Sunday, February 28, 2010

Hindu festival of Holi in India...

A chronic water shortage will put a dampener on the Hindu festival of Holi in India today after revellers were warned not to use dangerously low drinking supplies for traditional rain dances.

Water consumption in Mumbai soars during the annual festival of colours. The causes are twofold: first comes the celebratory soaking that accompanies dancing in the streets; later, millions of gallons are used to wash away the coloured powders flung at each other by worshippers marking the arrival of spring.

Last year India suffered its worst monsoon rains since 1972. Water levels in the six lakes that supply the commercial capital plunged and Mumbai, like many other cities, now only receives mains water for part of the eachday.

“As the city is reeling under a water shortage people should avoid using drinking water for non-potable purposes, especially rain dances,” a local government official said.Mumbai’s Mayor, Shraddha Jadhav, called for a change in the law to make the misuse of water a criminal offence. The authorities plan to send out teams to monitor Holi parties.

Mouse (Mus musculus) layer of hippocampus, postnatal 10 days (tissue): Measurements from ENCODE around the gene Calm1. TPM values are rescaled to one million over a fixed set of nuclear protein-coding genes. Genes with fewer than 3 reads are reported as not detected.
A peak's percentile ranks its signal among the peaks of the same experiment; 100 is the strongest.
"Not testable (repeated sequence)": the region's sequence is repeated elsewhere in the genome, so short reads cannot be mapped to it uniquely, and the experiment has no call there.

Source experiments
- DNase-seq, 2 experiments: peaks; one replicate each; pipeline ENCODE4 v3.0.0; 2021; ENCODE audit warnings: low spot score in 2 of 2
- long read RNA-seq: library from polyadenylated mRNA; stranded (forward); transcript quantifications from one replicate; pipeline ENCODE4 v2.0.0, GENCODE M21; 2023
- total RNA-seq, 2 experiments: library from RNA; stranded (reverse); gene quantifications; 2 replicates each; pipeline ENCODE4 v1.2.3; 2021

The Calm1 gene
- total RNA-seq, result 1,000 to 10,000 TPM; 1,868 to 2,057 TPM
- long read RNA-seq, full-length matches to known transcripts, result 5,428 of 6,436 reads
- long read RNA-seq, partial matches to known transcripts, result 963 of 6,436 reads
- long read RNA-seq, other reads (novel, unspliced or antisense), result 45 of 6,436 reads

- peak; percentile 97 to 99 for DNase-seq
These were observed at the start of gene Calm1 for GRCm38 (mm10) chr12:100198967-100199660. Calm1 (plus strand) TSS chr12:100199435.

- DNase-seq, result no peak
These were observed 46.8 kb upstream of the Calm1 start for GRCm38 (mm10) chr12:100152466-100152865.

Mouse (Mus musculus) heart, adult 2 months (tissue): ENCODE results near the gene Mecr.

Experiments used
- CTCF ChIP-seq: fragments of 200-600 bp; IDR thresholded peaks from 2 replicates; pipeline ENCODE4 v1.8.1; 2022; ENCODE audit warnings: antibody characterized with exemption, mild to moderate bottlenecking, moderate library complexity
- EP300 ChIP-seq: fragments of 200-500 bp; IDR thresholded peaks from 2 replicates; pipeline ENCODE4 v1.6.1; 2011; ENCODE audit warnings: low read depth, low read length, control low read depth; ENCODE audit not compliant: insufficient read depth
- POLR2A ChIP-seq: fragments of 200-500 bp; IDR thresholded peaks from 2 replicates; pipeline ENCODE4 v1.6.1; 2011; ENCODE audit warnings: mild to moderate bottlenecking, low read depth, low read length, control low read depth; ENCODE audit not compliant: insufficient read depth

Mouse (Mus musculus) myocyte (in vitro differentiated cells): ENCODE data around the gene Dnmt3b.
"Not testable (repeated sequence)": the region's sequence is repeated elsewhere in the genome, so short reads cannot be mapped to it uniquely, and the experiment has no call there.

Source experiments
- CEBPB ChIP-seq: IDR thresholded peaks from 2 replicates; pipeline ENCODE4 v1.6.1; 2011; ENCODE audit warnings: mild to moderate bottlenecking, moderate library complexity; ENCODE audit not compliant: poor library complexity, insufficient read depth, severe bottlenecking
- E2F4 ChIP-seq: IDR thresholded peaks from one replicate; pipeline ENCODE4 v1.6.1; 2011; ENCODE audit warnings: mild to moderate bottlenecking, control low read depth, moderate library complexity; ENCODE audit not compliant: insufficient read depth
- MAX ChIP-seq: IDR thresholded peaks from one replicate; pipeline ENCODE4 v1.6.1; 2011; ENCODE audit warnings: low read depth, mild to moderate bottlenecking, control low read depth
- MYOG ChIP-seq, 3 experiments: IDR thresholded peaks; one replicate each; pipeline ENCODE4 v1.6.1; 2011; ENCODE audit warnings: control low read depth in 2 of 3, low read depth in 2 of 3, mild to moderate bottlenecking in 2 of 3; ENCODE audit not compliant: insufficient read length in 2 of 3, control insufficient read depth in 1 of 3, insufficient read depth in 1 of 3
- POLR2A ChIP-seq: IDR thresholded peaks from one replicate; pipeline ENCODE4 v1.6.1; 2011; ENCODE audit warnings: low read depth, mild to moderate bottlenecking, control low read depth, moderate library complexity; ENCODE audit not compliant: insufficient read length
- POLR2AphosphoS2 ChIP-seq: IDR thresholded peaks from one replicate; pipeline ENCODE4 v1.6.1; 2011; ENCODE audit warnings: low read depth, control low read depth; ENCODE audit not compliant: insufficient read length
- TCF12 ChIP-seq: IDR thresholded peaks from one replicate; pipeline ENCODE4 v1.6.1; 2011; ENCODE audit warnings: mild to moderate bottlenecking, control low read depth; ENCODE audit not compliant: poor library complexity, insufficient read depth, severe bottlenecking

Experts fear that such crisis measures will become more common. India’s water needs are expected to double by 2030 as the population expands, the agricultural sector strains to supply enough food and more people acquire proper plumbing.

A study published in Nature, the science journal, warnedthat shortages could trigger social conflict. Already, street skirmishes regularly occur in Mumbai as crowds wait for tankers with daily supplies.

In December one person died in the city during a protest calling for an end to water cuts. Only a fifth of households have their own mains supply, a recent study found.

Similar shortages blight much of the country. In the northern state of Rajasthan officials are preparing to send emergency tankers to 10,000 villages in the coming weeks.

The issue also holds geopolitical implications: last month, Richard Holbrooke, President Obama’s special envoy to Afghanistan and Pakistan, said that the resolution of water disputes between India and Pakistan was one of the most pressing concerns in the region.



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